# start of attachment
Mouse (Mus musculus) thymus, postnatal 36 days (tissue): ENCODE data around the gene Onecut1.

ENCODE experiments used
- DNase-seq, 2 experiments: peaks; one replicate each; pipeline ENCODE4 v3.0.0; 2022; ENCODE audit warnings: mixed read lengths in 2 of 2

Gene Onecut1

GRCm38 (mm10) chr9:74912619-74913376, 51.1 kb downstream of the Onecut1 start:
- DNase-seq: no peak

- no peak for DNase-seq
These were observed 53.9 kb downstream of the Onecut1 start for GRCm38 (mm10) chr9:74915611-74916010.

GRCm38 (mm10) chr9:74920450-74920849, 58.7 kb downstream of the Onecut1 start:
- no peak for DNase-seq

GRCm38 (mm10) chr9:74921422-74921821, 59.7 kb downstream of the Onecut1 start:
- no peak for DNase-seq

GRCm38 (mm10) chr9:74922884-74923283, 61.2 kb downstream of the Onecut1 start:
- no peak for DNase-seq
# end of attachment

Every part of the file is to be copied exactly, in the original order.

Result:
Mouse (Mus musculus) thymus, postnatal 36 days (tissue): ENCODE data around the gene Onecut1.

ENCODE experiments used
- DNase-seq, 2 experiments: peaks; one replicate each; pipeline ENCODE4 v3.0.0; 2022; ENCODE audit warnings: mixed read lengths in 2 of 2

Gene Onecut1

GRCm38 (mm10) chr9:74912619-74913376, 51.1 kb downstream of the Onecut1 start:
- DNase-seq: no peak

- no peak for DNase-seq
These were observed 53.9 kb downstream of the Onecut1 start for GRCm38 (mm10) chr9:74915611-74916010.

GRCm38 (mm10) chr9:74920450-74920849, 58.7 kb downstream of the Onecut1 start:
- no peak for DNase-seq

GRCm38 (mm10) chr9:74921422-74921821, 59.7 kb downstream of the Onecut1 start:
- no peak for DNase-seq

GRCm38 (mm10) chr9:74922884-74923283, 61.2 kb downstream of the Onecut1 start:
- no peak for DNase-seq